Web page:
When I pulled these pix from the 'net for my own enjoyment, I failed to note who shot them. All I can remember is that he participated in the modern Mille Miglia Rally last year as a mechanic. Props to him for capturing the feel of the square; I would credit his pix properly if I had his name. (The fourth pic is from a Mercedes-Benz promotional website.)
The Piazza della Loggia, in Brescia, Italy, was where the cars were scrutineered before the Mille Miglia. It's also where the modern Mille Miglia Rally cars are checked-in. Scrutineering in Europe wasn't as rigorous as "tech inspection" was in the States. For example, there were no brake checks. Basically, only one question was answered: was the car legal under the rules?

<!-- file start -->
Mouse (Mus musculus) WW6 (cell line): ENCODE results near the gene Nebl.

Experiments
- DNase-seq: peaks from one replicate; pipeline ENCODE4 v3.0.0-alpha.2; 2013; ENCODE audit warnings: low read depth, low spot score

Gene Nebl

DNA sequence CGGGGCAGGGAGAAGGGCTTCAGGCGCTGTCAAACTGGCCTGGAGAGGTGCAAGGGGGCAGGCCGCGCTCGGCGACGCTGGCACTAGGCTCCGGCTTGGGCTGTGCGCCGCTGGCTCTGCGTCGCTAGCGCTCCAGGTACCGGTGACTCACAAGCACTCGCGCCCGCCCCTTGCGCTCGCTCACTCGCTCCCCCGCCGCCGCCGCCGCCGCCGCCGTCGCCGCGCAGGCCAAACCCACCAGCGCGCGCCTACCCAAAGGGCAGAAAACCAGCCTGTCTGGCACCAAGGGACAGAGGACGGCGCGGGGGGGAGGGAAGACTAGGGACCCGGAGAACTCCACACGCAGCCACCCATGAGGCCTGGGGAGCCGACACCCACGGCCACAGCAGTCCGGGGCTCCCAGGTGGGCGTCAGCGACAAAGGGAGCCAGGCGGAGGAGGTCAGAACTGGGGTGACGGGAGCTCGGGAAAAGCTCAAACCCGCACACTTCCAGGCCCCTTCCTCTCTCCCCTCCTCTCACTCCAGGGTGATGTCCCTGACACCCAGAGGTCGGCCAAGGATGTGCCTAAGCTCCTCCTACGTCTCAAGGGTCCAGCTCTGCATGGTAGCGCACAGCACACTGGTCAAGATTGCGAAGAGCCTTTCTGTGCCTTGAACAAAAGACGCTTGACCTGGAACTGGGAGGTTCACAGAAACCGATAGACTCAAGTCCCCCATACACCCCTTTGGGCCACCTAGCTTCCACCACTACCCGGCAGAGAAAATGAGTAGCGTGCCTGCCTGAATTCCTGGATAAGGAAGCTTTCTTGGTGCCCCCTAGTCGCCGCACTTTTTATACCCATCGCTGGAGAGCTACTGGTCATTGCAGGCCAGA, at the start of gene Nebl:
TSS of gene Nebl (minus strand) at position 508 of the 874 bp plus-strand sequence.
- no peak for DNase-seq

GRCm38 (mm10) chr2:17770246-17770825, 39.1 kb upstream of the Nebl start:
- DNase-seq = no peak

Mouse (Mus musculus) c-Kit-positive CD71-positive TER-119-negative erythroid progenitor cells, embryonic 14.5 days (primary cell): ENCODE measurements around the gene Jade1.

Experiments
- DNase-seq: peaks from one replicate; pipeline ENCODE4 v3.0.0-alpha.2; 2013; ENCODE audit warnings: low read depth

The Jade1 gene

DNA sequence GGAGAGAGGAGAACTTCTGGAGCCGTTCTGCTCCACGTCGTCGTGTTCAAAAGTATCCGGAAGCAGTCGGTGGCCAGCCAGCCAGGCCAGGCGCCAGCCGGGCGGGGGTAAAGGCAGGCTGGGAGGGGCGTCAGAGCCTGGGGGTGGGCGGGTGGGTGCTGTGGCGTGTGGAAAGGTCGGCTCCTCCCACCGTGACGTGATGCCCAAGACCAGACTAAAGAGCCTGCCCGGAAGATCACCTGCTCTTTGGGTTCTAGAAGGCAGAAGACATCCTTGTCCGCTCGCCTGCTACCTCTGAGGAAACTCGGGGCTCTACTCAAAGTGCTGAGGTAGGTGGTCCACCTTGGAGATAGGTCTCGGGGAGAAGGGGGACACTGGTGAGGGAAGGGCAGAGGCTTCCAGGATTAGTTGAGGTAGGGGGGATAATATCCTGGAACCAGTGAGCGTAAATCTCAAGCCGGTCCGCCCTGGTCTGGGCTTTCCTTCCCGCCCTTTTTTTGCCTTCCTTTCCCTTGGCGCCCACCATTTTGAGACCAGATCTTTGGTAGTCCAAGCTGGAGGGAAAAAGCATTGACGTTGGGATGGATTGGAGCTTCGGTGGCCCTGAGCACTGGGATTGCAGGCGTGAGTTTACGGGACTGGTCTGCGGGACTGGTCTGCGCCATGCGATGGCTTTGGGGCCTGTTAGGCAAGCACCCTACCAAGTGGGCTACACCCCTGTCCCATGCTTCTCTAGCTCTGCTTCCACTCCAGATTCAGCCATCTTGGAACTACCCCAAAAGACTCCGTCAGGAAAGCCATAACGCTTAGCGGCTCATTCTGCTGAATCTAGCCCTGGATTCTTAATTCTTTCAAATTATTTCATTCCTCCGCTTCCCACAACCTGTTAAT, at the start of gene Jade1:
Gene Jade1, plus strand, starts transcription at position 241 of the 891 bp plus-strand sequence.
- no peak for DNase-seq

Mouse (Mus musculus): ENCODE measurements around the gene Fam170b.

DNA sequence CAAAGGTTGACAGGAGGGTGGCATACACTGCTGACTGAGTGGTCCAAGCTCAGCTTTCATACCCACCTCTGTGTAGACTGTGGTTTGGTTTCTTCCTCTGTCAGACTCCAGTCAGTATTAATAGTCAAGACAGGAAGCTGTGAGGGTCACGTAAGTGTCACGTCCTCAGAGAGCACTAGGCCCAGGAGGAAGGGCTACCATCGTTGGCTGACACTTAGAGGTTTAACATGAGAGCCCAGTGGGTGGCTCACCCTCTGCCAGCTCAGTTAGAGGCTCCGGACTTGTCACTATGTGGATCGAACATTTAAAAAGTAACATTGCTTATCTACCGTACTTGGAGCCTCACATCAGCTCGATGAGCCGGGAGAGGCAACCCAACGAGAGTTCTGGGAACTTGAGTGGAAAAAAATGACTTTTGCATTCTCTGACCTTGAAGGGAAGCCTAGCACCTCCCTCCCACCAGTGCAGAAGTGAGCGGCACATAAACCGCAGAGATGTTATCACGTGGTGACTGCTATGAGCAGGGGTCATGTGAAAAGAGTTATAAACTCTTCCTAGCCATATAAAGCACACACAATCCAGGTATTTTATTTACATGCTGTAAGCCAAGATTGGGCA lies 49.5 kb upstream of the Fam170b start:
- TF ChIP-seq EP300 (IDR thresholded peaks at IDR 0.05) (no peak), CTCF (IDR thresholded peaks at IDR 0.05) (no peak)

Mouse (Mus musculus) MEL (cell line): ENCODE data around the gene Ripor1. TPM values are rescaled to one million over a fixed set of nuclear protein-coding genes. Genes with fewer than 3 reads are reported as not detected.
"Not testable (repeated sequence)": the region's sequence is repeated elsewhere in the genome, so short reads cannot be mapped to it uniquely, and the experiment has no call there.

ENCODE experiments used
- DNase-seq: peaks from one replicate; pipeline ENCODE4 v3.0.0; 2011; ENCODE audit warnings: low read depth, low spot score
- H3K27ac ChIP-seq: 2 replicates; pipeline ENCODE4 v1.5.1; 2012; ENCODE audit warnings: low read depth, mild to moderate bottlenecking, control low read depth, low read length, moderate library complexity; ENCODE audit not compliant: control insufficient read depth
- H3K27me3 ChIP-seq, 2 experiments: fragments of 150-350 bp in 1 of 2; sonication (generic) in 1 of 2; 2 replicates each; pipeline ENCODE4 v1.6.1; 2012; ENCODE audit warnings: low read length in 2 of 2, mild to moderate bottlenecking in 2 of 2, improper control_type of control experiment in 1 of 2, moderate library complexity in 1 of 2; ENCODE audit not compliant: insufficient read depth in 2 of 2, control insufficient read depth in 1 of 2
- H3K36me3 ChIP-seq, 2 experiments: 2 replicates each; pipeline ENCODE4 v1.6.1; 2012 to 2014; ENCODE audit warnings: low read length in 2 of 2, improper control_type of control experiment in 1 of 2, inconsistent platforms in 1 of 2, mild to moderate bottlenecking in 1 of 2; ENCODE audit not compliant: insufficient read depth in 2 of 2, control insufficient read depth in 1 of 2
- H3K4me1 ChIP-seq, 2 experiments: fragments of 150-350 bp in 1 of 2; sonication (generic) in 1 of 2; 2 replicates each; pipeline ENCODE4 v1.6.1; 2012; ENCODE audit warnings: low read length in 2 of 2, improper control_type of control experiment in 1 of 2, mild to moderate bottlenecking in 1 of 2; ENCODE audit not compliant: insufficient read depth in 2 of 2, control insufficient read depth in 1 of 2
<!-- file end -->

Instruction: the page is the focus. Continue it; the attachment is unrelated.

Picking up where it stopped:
Scrutineering was usually done in a secured area of a race venue's paddock. But at the Mille there was no paddock. Race fans and Brescians (?) wandered freely among the cars while officials checked them. (The teams operated out of garages in and near Brescia, as shown in the bottom pic, and drove the cars from there to the starting platform.) The Piazza della Loggia was and is the coolest place in motorsports to have your car "teched."
|Courtyard of the garage in Manerbio, outside Brescia, that Ferrari rented for the 1957 Mille Miglia. Among other|
activities, body damage, from practice, on the car facing away from the photographer is being repaired (note primer).